UN body encourages engagement, due diligence; World Bank outlines sustainability bonds framework.
Two new reports provide sovereign debt investors with guidance on factoring human rights and climate-related risks into investment decisions.
The UN-supported Principles for Responsible Investment (PRI) released its ‘Human rights in sovereign debt: the role of investors’ report that highlighted the potential discrepancies between the attractiveness of a country’s sovereign bond and its human rights record. The report said that sovereign nations are the ultimate guarantors of human rights so the bonds they issue are a “logical focus for responsible investors” but this required more attention from investors.
PRI said despite the UN Guiding Principles on Business and Human Rights (UNGPs) clarifying links between business and human rights, there is no specific guidance that addresses the role of investors, including those who fund sovereign debt. This means that investors must often make judgement calls on where to place capital.
The PRI report said there were numerous barriers to investor consideration of human rights including the lack of leverage compared with investors in corporate bonds and the potential knock-on effects of reduced public funding.
Other issues included the difficulty of finding an alternative asset to buy in a variety of situations.
“The PRI recognises that signatories are at different stages of embedding human rights as a component of responsible investing,” said the report. It recommended a three-step process to ensuring adherence to human rights principles when investing in sovereign debt, starting with the adoption of policies that show commitment to respecting human rights. Step two was completing due diligence, including data collection and analysis to make informed decisions, and engagement efforts.
The third step was to enable access to remedies when business-related human rights abuses take place within a sovereign’s territory. “Remedy could involve apologies, financial or non-financial compensation or punitive sanctions. States can also implement measures or adopt policies to address a broader range of human rights issues,” it said.
Human rights in focus
The PRI paper goes on to tell investors to “lend with strings attached” and improve communication and scale-up engagement with sovereign issuers.
“Investors in sovereign debt face unique challenges when considering human rights,” said PRI’s statement on its report. “Like all fixed income investors, they do not own a stake in issuers, making engagement more challenging than for equity investors. Additionally, pressing a state on human rights violations can raise political sensitivities around issues of sovereignty.”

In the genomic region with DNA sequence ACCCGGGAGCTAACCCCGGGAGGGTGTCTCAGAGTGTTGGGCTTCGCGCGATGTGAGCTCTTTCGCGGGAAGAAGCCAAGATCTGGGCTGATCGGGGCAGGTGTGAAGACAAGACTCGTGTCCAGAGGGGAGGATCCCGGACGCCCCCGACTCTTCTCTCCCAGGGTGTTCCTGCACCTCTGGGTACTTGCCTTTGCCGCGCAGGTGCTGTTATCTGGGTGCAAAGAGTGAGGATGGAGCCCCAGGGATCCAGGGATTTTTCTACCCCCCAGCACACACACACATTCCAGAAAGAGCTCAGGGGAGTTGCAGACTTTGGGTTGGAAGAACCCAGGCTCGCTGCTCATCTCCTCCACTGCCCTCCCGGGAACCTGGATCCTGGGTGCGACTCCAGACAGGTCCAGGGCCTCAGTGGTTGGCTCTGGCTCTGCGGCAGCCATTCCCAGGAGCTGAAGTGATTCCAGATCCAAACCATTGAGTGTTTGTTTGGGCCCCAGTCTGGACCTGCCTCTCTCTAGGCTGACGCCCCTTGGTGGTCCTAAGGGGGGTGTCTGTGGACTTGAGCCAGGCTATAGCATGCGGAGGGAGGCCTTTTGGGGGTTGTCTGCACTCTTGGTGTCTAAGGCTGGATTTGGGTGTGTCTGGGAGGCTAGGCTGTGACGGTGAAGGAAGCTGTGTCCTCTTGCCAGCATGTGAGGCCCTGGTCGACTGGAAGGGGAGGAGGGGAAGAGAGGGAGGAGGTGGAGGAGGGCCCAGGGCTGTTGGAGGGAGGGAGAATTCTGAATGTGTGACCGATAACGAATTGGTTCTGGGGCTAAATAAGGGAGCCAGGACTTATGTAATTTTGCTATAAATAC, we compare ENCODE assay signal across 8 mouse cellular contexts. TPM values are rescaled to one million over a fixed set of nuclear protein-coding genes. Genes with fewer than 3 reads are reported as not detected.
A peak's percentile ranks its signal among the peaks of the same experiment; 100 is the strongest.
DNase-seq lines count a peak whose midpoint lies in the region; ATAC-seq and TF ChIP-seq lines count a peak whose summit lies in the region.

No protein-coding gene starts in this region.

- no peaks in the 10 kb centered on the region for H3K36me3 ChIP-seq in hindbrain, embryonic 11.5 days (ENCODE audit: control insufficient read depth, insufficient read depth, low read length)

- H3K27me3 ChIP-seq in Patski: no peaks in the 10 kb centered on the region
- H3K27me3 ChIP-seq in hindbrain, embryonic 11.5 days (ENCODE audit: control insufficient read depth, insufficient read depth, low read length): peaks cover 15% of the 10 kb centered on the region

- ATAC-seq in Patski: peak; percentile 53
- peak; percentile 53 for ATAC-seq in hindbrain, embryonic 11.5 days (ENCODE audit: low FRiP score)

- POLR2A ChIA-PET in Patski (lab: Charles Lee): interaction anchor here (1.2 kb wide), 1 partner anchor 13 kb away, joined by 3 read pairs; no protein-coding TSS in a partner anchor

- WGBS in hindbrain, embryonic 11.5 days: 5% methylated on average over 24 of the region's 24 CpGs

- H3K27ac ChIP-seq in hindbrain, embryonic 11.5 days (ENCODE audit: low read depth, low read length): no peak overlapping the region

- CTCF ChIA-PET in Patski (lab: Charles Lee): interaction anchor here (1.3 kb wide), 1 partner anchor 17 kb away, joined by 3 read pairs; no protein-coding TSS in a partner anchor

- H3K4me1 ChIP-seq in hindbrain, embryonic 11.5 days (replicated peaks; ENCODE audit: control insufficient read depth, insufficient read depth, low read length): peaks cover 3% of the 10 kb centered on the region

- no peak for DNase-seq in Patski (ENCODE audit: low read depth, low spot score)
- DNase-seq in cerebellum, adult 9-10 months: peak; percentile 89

Last month, the PRI announced the launch of an initiative to help investors address human rights and social issues through stewardship activities. It will follow steps laid out in its recent paper Why and how investors should act on human rights.
The Global Reporting Initiative’s (GRI) also launched sustainability reporting standards in October 2021, which were aimed at human rights-related information flows to investors while simultaneously improving overall transparency and governance of corporate impacts on the environment and society.
Separately, the World Bank has provided institutional investors with guidance on how to assess the contribution of sustainability-linked bonds (SLBs) issued by sovereigns to tackling climate change and biodiversity loss in its new ‘Striking the Right Note: Key Performance Indicators for Sovereign Sustainability-Linked Bonds’ report.
“Governments globally are looking for new financial instruments to address the triple crisis of unprecedented debt levels, climate change, and nature loss,” said a blog post accompanying the launch. “Sovereign bonds – representing almost 40% of the US$100 trillion global bond market – are the largest asset class in many institutional investors’ portfolios,” it added.
The World Bank highlighted SLBs, which incentivise borrowers to achieve key performance indicators in sustainability, as a growing part of the corporate debt market now being considered as a key area for sovereign issuers.
Last year the Assessing Sovereign Climate-related Opportunities and Risk (ASCOR) framework was launched to help investors manage their ESG exposures in the sovereign space. ASCOR was designed to “enable investors to measure, monitor and compare sovereign issuers’ current and future climate change governance and performance fairly and appropriately”.